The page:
The 1998 State of the Union Address: A Worksheet

1) Inflation 
2) Catalyst 
3) Deficit 
4) Fiscal discipline 
5) Bipartisan 
6) Priorities 
7) Surplus 
8) IRAs 
9) Competency 
10) Social promotion


11) Accountability 
12) "Fast-track" 
13) NATO 
14) Convention 
15) Initiative 
16) Greenhouse Gas Emissions 
17) Discrimination 
18) Millennium 
19) Advocacy 
20) Monetary 
21) Recession

Analyzing the State of the Union Speech
The Issues
Accomplishments of the Past:
Describe the situation or 
accomplishment of the 
Clinton Administration
Proposals For the Future: What laws or suggestions is the President making before Congress?
Size of Government 




I thank the vice president for his leadership and the Congress for its support in building a government that is leaner, more flexible, a catalyst for new ideas and, most of all, a government that gives the American people the tools they need to make the most of their own lives. 
     We have moved past the sterile debate between those who say government is the enemy and those who say government is the answer. My fellow Americans, we have found a third way. We have the smallest government in 35 years, but a more progressive one. We have a smaller government, but a stronger nation.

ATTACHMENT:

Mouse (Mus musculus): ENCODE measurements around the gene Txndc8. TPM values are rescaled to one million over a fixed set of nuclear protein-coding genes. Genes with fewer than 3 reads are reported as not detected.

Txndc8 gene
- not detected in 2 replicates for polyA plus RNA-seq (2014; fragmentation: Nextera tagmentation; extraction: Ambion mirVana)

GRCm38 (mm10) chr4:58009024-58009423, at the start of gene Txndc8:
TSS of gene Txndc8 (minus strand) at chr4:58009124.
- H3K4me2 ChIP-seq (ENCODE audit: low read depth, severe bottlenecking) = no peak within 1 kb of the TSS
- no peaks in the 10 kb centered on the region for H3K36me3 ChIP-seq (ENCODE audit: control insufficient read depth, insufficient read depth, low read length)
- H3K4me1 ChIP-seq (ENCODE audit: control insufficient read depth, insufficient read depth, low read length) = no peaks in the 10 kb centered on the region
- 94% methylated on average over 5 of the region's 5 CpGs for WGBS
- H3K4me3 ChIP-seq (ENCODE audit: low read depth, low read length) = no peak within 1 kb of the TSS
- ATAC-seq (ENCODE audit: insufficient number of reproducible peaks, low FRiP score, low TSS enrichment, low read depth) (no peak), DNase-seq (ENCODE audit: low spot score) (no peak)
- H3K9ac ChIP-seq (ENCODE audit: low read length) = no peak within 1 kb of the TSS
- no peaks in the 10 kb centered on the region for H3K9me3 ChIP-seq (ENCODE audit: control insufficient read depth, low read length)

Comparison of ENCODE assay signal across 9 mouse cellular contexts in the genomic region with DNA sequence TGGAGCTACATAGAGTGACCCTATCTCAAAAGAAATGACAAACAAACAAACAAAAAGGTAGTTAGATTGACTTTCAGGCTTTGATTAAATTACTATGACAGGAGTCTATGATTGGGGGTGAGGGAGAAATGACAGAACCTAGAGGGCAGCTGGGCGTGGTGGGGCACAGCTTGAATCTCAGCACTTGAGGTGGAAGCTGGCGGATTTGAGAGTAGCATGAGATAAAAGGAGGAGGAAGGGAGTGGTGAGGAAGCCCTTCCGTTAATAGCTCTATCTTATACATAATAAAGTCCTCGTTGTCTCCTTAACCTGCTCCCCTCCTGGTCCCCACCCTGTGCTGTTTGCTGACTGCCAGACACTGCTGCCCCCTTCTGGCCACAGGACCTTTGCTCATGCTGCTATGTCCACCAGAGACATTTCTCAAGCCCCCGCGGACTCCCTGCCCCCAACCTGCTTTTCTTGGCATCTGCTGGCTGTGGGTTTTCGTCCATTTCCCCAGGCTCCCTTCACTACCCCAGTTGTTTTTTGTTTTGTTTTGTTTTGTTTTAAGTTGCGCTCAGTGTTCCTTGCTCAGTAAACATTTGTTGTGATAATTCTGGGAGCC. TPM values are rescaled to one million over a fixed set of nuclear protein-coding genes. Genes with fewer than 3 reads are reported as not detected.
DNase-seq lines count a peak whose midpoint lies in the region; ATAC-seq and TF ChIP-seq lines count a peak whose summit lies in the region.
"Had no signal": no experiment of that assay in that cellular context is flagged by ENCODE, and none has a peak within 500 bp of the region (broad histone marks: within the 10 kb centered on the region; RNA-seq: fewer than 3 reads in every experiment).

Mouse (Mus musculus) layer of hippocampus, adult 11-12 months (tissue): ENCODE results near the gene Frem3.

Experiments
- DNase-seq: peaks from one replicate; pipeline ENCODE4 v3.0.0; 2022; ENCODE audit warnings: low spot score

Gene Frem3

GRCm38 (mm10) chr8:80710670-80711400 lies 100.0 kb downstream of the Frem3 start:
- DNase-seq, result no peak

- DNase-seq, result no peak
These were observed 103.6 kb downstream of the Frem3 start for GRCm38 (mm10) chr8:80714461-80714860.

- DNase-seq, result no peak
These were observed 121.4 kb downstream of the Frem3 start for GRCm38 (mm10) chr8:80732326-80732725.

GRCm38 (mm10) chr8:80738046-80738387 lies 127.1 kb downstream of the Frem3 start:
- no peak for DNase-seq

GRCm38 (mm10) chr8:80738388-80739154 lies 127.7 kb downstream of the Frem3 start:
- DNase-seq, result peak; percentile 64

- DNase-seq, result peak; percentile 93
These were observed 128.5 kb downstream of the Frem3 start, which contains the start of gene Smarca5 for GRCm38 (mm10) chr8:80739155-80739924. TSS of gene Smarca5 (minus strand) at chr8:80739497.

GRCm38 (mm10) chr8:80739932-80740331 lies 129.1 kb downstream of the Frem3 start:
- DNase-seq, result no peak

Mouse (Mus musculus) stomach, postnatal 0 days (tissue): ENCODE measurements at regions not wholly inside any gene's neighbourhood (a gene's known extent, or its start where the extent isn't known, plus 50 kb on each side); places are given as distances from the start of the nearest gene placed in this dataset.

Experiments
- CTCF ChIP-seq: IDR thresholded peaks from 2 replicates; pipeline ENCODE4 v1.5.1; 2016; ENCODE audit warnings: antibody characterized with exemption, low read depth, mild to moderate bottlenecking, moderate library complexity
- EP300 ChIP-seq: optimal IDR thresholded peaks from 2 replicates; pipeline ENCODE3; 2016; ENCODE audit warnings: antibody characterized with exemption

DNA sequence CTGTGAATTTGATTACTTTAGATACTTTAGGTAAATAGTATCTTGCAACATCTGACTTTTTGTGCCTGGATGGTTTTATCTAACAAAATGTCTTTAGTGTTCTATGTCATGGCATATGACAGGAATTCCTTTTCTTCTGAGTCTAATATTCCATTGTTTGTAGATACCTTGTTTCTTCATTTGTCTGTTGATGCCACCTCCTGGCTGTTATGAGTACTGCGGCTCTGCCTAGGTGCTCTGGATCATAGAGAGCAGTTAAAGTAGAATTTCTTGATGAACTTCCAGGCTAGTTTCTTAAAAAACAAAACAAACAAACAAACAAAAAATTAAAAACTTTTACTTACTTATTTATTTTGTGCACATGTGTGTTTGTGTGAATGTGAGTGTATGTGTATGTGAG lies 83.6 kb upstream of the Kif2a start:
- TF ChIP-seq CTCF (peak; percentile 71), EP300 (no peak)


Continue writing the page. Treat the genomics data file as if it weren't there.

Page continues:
When I took office, the deficit for 1998 was projected to be $357 billion and heading higher. This year, our deficit is projected to be $10 billion and heading lower. 
     For three decades, six presidents have come before you to warn of the damage deficits pose to our nation. Tonight I come before you to announce that the federal deficit, once so incomprehensibly large that it had 11 zeros, will be simply zero.
Tax Cuts It is the product of hard work by the American people and of two visionary actions in Congress—the courageous vote in 1993 that led to a cut in the deficit of 90 percent. 
          And the truly historic bipartisan balanced budget agreement passed by this Congress. 
     Last year, together we enacted targeted tax cuts so that the typical middle class family will now have the lowest tax rates in 20 years.
Social Security   What should we do with this projected surplus? I have a simple, four-word answer: Save Social Security first. 
     Tonight I propose that we reserve 100 percent of the surplus, that’s every penny of any surplus, until we have taken all the necessary measures to strengthen the Social Security system for the 21st century.
Education Expanding public school choice. Opening the way to 3,000 new charter schools. Working to connect every classroom in the country to the information superhighway. Committing to expand Head Start to a million children. Launching America Reads. Sending literally thousands of college students into our elementary schools to make sure all our 8-year-olds can read. Last year, I proposed and you passed 220,00 new Pell grant scholarships for deserving students.